MILLINOCKET, Maine — Town leaders expressed hope Thursday that a bill allocating $250,000 annually for the operation of the Dolby landfill would continue to make its way out of state legislative committees.
Town Manager Eugene Conlogue reported to the Town Council during its meeting Thursday that LD 1683, An Act To Provide Funding To Operate the Dolby Landfill in the Town of East Millinocket, had passed one of its early hurdles in the Legislature.
Members of the Committee on Environment and Natural Resources on Wednesday unanimously voted that the bill ought to pass as intended, according to results posted on www.maine.gov.
“We are very, very pleased and extremely grateful to that committee down there for once again listening to something that is very important to this area and coming through for us,” Conlogue said Thursday.
As proposed by state Rep. Herbert Clark, D-Millinocket, the bill would relieve Millinocket and East Millinocket of any fiscal liability or responsibility for the operations of the landfill.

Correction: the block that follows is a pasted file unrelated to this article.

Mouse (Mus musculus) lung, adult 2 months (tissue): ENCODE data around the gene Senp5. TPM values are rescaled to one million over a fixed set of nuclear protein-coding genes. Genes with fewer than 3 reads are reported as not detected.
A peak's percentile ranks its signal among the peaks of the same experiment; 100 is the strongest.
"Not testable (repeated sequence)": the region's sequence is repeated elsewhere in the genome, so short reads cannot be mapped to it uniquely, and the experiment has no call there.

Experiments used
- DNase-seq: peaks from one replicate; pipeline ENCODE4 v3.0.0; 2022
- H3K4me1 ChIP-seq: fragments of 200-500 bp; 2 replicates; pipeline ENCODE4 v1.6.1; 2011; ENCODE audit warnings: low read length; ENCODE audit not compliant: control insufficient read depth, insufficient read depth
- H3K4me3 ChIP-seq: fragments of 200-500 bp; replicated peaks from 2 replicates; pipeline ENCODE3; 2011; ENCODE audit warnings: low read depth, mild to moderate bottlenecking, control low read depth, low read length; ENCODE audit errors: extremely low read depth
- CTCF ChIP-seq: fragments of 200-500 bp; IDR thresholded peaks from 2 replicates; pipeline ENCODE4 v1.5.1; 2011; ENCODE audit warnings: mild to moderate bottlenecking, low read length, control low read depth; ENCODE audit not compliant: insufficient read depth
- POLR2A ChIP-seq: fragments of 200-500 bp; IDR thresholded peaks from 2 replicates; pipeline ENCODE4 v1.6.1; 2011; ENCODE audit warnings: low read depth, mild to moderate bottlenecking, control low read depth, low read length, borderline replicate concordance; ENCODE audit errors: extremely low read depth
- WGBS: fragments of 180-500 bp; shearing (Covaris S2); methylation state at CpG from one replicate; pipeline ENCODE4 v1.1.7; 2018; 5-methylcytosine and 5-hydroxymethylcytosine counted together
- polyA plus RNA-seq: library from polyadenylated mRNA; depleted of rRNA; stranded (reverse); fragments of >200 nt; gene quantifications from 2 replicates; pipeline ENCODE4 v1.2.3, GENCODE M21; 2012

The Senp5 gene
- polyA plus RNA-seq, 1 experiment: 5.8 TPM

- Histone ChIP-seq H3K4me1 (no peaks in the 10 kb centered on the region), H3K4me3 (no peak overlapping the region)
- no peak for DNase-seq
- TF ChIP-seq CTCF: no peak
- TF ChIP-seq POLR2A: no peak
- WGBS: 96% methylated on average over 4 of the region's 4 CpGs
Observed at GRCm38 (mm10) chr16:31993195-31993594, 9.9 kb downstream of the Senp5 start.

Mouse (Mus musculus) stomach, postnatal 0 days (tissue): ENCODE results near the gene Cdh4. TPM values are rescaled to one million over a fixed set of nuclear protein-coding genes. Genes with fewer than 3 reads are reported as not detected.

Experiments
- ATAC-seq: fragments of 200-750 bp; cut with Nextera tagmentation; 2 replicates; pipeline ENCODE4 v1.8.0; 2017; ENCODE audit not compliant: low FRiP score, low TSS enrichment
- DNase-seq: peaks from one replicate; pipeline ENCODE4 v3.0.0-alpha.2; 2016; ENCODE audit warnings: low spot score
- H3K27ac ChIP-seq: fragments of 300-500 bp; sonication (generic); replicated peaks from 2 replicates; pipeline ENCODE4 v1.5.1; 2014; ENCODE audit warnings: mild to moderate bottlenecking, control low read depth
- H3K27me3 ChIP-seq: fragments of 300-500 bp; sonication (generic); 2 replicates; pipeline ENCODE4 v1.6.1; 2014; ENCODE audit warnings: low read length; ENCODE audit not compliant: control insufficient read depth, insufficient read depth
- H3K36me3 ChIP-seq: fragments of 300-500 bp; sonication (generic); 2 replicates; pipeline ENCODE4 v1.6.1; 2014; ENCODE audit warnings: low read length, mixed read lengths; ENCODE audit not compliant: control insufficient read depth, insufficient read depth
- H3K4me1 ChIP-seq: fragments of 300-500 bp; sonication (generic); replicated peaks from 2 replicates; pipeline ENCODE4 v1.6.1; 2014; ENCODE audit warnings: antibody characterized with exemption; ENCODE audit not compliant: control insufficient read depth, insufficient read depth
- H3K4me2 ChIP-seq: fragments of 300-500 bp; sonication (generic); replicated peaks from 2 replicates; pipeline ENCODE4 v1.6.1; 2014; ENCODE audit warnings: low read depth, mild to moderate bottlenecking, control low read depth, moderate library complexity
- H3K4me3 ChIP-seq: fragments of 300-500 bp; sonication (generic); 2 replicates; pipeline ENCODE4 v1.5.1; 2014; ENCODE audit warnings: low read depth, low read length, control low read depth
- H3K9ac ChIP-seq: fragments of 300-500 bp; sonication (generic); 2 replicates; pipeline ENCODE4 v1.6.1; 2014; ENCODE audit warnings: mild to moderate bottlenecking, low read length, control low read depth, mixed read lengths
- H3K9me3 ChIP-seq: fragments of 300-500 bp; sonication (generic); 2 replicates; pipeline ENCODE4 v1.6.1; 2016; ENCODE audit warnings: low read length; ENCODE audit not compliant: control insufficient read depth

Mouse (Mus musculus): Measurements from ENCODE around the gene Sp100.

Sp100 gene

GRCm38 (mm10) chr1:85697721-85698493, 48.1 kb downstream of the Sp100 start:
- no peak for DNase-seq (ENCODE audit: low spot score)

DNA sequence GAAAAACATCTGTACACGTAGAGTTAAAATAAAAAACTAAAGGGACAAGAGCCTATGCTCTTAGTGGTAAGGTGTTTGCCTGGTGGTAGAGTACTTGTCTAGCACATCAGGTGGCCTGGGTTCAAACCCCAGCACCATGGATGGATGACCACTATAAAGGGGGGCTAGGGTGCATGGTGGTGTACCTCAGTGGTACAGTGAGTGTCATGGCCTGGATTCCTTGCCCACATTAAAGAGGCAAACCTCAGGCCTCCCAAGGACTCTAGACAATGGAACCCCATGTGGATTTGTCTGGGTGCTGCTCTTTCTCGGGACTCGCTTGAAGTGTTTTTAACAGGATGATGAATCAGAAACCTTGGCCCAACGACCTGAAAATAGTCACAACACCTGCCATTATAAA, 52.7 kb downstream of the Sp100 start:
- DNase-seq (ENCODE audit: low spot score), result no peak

The Legislature voted in June to take ownership of the dump, thereby clearing the way for the eventual purchase of the two Katahdin region paper mills, as no would-be buyer wanted the landfill’s cleanup and maintenance costs.
State officials have estimated it would cost roughly $31.9 million to run the landfill commercially plus another $14.6 million to close a filled portion of Dolby. Gov. Paul LePage has pressed both towns for assistance in operating the landfill, with Millinocket offering $50,000 and East Millinocket offering assistance with laborers, but neither offer has yet been accepted.
The towns have balked at taking on landfill responsibilities, with their leaders saying that they lack the funding, personnel and expertise to run a landfill effectively.
The state also is investigating whether it can lease or sell the landfill to a private owner to be operated as a commercial landfill or other similar enterprise, an option given a lukewarm reception in the region.
Councilors Michael Madore and Gilda Stratton praised Clark for helping engineer the bill’s passage to this point. They said he had been working closely with the towns to see that the towns’ best interests were represented in Augusta.
The bill still must pass through several more committee and general legislative reviews.